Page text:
old salut!

Colin Randall wrote here on France, things Anglo-French and more......but has moved

December 08, 2006

Pardon the French

This site has now moved to Salut!

Sometimes I back the right horses.

This year's Carpette Anglaise awards, more barbed bouquets than trophies and given to those considered to have done the gravest disservice to the French language, have gone where Salut! suggested they would.

For the main English Doormat prize, step forward the body of august French dignitaries that is France's Conseil Constitutionnel, or constitutional council.


The council's crime, in the eyes of the French language purists who make up l'Académie de la Carpette Anglaise, involved "numerous" breaches of Article 2 of the French constitution, which declares that the language of the Republic of France is indeed French.




















Faut-il conseiller le Conseil?

Specifically this year, the council dismayed the judges by endorsing a London protocol agreement on patents that allows text in English or German to have legal effect in France.

This was one of the two co-defendants I tipped for victory. It would have more fun had the judges opted for my other choice - Philippe Baudillon, France 2's director general, for screening programmes called Top of the Pops and Dancing Show - but the Academy is made of more sombre stuff.

For the international prize, I am pleased to reveal the winner as my clear favourite Ernest-Antoine Seillière, president of the European Business Confederation (UNICE,) for delivering a Brussels speech in English.

This minor affront to the la Francophonie became a cause célèbre only because of Jacques Chirac's contrived tantrum, leading a silly little walk-out as M Seillière began his address.

Marc Favre d'Echallens, secretary of the Carpette Anglaise body representing four associations that defend French, brought me news of the results along with a reminder of the criteria.

In particular, to win the main prize, some member of the "French elite" must distinguish himself (or herself or itself) with great efforts to promote the domination of Anglo-American to the detriment of French.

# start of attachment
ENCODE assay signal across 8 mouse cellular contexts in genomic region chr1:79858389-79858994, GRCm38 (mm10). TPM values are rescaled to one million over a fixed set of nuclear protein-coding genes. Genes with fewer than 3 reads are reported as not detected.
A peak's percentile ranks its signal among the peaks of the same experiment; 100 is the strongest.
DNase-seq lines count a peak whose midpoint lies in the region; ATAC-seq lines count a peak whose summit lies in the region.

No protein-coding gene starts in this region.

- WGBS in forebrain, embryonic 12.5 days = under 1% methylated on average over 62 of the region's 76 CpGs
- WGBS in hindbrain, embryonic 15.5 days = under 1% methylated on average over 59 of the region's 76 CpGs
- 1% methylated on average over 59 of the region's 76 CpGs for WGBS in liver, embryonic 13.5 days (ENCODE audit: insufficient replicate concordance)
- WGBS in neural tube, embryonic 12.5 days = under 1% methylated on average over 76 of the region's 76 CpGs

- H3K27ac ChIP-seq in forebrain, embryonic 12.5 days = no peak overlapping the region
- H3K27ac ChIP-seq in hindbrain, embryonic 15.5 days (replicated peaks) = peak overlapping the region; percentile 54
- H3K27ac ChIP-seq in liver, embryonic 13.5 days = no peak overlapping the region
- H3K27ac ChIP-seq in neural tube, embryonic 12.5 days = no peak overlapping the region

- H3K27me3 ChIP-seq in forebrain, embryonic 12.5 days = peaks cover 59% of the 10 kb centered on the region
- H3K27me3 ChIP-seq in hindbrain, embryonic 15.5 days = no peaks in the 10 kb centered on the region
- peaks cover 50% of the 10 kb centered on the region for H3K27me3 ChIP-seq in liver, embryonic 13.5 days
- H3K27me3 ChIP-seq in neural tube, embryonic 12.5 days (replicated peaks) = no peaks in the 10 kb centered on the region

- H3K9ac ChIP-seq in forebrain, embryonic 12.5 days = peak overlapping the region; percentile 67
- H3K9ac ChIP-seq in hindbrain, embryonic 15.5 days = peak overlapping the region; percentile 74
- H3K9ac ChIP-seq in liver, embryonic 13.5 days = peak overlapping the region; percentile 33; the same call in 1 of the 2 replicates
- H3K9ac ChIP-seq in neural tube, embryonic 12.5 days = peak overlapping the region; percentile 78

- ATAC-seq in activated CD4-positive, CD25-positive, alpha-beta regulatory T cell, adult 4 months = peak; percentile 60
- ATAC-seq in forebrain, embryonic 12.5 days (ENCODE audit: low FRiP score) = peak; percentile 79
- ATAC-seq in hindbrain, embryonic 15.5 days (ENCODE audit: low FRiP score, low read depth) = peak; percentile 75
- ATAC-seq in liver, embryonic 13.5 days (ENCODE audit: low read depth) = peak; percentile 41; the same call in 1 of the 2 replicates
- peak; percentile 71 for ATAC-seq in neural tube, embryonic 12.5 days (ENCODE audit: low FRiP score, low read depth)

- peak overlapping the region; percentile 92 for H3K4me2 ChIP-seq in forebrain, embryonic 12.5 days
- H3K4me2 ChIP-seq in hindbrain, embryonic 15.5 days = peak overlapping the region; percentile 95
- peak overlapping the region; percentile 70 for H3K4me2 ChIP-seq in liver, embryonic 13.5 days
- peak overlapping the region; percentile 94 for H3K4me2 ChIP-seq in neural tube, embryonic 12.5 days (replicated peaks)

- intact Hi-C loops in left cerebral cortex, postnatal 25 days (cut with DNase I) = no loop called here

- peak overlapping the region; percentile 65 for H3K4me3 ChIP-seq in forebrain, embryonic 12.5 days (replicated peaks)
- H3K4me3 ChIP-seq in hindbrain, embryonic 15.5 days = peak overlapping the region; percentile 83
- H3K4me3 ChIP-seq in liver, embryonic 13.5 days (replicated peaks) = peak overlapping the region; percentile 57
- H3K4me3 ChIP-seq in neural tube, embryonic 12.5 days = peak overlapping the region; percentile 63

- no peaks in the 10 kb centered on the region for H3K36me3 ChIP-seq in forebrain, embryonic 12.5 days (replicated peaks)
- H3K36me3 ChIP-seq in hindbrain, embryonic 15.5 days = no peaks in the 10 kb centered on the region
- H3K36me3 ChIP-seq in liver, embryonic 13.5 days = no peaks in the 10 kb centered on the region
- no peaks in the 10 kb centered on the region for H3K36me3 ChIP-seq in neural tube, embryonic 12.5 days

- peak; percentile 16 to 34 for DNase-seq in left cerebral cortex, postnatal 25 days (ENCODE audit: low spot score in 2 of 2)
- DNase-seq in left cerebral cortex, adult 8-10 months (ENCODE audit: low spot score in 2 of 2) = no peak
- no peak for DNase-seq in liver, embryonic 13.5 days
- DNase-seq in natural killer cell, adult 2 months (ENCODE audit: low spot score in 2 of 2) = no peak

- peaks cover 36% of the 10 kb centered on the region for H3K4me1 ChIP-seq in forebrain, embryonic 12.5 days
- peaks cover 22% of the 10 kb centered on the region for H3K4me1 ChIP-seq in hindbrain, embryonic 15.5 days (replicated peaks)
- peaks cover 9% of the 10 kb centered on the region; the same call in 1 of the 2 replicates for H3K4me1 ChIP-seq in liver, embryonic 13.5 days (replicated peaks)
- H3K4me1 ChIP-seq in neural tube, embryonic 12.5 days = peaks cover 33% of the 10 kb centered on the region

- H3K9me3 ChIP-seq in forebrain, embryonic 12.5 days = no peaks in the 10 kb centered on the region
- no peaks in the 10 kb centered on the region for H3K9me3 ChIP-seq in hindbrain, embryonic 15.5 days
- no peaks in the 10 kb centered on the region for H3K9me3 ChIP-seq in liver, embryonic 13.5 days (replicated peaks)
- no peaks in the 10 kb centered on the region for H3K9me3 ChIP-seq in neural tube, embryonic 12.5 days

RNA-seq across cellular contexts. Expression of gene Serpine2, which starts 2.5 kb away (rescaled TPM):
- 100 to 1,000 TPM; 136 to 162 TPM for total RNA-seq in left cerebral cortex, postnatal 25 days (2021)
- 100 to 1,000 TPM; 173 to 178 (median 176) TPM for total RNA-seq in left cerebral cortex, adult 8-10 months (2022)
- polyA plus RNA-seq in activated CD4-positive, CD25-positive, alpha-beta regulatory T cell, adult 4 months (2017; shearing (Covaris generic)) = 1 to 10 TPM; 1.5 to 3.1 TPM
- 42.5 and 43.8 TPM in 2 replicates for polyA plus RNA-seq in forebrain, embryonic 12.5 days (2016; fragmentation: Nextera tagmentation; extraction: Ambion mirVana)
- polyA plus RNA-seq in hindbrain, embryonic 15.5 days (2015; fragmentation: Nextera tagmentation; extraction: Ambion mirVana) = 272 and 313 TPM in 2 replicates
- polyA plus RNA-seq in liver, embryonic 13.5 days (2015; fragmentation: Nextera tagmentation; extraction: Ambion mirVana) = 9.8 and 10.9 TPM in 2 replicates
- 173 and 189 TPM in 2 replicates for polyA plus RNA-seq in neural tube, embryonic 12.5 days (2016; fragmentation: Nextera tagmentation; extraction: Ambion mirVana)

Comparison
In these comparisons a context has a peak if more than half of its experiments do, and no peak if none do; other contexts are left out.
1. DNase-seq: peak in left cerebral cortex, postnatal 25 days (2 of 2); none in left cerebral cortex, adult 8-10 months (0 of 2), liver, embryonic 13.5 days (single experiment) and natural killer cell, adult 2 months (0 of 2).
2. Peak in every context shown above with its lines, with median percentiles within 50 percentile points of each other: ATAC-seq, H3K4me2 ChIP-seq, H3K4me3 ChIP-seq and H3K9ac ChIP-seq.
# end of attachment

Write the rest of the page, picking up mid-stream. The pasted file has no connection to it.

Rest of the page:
I have yet to see a reaction from the recipients of these 2006 civic dishonours.

But nor have I seen much evidence that the French in general are about to drop anglicised words and expressions from everyday conversation or writings.

Perhaps ça ne roule pas cool after all.

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This site has now moved to Salut!

25 Comments:

At December 08, 2006 3:33 PM, Blogger roadsofstone said...

Colin
I've been enjoying watching this site develop, and following your words on the world from Paris. Fleeting as they tend to be, I've always loved my trips to your adopted city.

Keep up the good work, in whatever you do next!

 
At December 08, 2006 4:45 PM, Blogger Bill Taylor said...

Perhaps the Québécois are the true guardians of French. They not only have "ARRÊT" on their STOP signs, they're popularly supposed to speak the language of Molière the way Molière himself would have spoken it. They swear ("tabernac'!") exclusively in French and have unique, French slang terms for such things as excessively ornate ice-cream sundaes or dirty sex -- "c'est cochon" for both.

On another topic altogether, I read in the Guardian Weekly today of a 12-year-old Pakistani girl, Misbah Rana, being forced by the courts in Pakistan to leave her father there and go to live with her mother on Stornoway. Misbah has run away from the island once and vows to do so again. Her mother, she says, hasn't contacted her in Pakistan and won't allow her either to stay in contact with her father's family or to follow her Muslim religion. "I will be a prisoner on Stornoway," she says. "They only way they will get me out of here is to drag me kicking and screaming."
Can we expect any time soon to hear a little outrage from Colin over this tragic tug-of-war?

 
At December 08, 2006 7:17 PM, Blogger richard of orléans said...

Who is to deny the English the pleasure of blowing their own trumpet? They are proud of the pervasiveness of their language. So often are their hopes of success forlorn. But beware; it is a nation of promising starts that never come to fruition. Today, who travels to England to learn of the finer points of rugby, cricket, tennis and soccer? Surely it is not far in the future when an English child, needing a sound basis in English grammar, will be obliged to travel to continental Europe for her schooling. The slob spoke of Albion's crumbling tenements being a handicap to advancement.

 
At December 08, 2006 7:19 PM, Blogger Bill Taylor said...

I meant, of course, IN Stornoway, ON the isle of Lewis. Charming in its own way, of course, but as alien as the moon to a child who will henceforth be known as Molly Campbell.

 
At December 08, 2006 8:49 PM, Blogger Sarah said...

You're a funny lad, our roo, aren't you?

 
At December 08, 2006 8:53 PM, Blogger Laviverte said...

This comment has been removed by the author.